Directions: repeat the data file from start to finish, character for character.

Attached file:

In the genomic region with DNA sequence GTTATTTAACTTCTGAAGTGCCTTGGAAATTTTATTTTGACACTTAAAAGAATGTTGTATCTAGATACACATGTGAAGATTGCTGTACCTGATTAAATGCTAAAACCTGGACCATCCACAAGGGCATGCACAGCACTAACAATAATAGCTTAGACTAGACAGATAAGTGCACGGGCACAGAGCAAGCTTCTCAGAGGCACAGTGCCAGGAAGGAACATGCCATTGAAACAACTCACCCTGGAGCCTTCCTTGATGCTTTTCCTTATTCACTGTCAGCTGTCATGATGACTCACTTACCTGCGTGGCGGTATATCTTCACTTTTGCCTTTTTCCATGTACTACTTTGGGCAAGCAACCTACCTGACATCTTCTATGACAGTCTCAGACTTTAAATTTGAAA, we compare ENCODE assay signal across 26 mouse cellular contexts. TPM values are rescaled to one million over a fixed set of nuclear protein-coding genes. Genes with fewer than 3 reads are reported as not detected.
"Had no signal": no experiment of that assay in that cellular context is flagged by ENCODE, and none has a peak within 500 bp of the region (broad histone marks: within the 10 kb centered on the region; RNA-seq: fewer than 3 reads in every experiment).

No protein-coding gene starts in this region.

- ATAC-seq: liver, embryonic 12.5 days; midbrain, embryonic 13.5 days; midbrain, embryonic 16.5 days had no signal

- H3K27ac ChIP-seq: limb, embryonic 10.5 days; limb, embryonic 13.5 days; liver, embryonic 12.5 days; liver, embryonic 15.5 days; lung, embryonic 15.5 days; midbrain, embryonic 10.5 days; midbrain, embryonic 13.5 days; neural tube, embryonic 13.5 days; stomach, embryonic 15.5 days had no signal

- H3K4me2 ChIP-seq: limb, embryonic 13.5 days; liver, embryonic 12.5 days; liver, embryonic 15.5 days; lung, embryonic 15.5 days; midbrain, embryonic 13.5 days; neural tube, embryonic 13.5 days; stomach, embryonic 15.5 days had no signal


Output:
In the genomic region with DNA sequence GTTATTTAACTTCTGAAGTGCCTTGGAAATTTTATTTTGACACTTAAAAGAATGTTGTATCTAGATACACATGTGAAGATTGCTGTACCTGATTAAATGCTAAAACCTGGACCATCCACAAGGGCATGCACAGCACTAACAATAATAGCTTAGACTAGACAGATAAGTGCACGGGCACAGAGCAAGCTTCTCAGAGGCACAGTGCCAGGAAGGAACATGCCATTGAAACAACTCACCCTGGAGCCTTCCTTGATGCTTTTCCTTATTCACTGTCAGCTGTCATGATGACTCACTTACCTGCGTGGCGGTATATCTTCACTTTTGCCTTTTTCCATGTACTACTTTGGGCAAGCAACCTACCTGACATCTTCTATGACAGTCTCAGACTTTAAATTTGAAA, we compare ENCODE assay signal across 26 mouse cellular contexts. TPM values are rescaled to one million over a fixed set of nuclear protein-coding genes. Genes with fewer than 3 reads are reported as not detected.
"Had no signal": no experiment of that assay in that cellular context is flagged by ENCODE, and none has a peak within 500 bp of the region (broad histone marks: within the 10 kb centered on the region; RNA-seq: fewer than 3 reads in every experiment).

No protein-coding gene starts in this region.

- ATAC-seq: liver, embryonic 12.5 days; midbrain, embryonic 13.5 days; midbrain, embryonic 16.5 days had no signal

- H3K27ac ChIP-seq: limb, embryonic 10.5 days; limb, embryonic 13.5 days; liver, embryonic 12.5 days; liver, embryonic 15.5 days; lung, embryonic 15.5 days; midbrain, embryonic 10.5 days; midbrain, embryonic 13.5 days; neural tube, embryonic 13.5 days; stomach, embryonic 15.5 days had no signal

- H3K4me2 ChIP-seq: limb, embryonic 13.5 days; liver, embryonic 12.5 days; liver, embryonic 15.5 days; lung, embryonic 15.5 days; midbrain, embryonic 13.5 days; neural tube, embryonic 13.5 days; stomach, embryonic 15.5 days had no signal